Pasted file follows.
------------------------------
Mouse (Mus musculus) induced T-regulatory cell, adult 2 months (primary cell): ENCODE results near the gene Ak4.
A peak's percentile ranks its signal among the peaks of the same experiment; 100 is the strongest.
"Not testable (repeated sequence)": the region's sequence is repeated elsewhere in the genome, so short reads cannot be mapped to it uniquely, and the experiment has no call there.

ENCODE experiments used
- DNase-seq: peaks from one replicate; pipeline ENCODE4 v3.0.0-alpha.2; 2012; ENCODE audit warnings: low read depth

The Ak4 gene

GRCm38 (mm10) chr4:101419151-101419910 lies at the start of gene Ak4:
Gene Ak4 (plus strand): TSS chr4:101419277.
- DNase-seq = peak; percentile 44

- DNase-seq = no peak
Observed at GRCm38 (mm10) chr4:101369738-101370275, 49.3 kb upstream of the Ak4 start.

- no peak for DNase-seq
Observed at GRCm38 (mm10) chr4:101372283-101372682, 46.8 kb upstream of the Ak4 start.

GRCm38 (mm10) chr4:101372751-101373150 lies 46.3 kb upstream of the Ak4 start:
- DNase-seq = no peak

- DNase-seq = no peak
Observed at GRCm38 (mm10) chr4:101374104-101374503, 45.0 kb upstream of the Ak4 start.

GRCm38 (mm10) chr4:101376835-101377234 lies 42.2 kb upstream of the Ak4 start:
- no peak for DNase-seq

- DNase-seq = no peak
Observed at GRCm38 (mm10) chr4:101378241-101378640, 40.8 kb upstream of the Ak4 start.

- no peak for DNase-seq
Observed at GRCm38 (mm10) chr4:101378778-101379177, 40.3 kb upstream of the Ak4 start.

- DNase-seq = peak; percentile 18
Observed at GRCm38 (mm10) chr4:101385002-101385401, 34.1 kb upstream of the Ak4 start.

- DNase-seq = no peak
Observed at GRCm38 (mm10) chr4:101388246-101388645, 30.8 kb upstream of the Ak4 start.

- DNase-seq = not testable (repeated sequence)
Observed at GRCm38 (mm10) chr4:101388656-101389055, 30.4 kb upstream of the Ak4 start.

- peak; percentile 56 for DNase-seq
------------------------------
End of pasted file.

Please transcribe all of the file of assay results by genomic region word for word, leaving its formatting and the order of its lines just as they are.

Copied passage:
Mouse (Mus musculus) induced T-regulatory cell, adult 2 months (primary cell): ENCODE results near the gene Ak4.
A peak's percentile ranks its signal among the peaks of the same experiment; 100 is the strongest.
"Not testable (repeated sequence)": the region's sequence is repeated elsewhere in the genome, so short reads cannot be mapped to it uniquely, and the experiment has no call there.

ENCODE experiments used
- DNase-seq: peaks from one replicate; pipeline ENCODE4 v3.0.0-alpha.2; 2012; ENCODE audit warnings: low read depth

The Ak4 gene

GRCm38 (mm10) chr4:101419151-101419910 lies at the start of gene Ak4:
Gene Ak4 (plus strand): TSS chr4:101419277.
- DNase-seq = peak; percentile 44

- DNase-seq = no peak
Observed at GRCm38 (mm10) chr4:101369738-101370275, 49.3 kb upstream of the Ak4 start.

- no peak for DNase-seq
Observed at GRCm38 (mm10) chr4:101372283-101372682, 46.8 kb upstream of the Ak4 start.

GRCm38 (mm10) chr4:101372751-101373150 lies 46.3 kb upstream of the Ak4 start:
- DNase-seq = no peak

- DNase-seq = no peak
Observed at GRCm38 (mm10) chr4:101374104-101374503, 45.0 kb upstream of the Ak4 start.

GRCm38 (mm10) chr4:101376835-101377234 lies 42.2 kb upstream of the Ak4 start:
- no peak for DNase-seq

- DNase-seq = no peak
Observed at GRCm38 (mm10) chr4:101378241-101378640, 40.8 kb upstream of the Ak4 start.

- no peak for DNase-seq
Observed at GRCm38 (mm10) chr4:101378778-101379177, 40.3 kb upstream of the Ak4 start.

- DNase-seq = peak; percentile 18
Observed at GRCm38 (mm10) chr4:101385002-101385401, 34.1 kb upstream of the Ak4 start.

- DNase-seq = no peak
Observed at GRCm38 (mm10) chr4:101388246-101388645, 30.8 kb upstream of the Ak4 start.

- DNase-seq = not testable (repeated sequence)
Observed at GRCm38 (mm10) chr4:101388656-101389055, 30.4 kb upstream of the Ak4 start.

- peak; percentile 56 for DNase-seq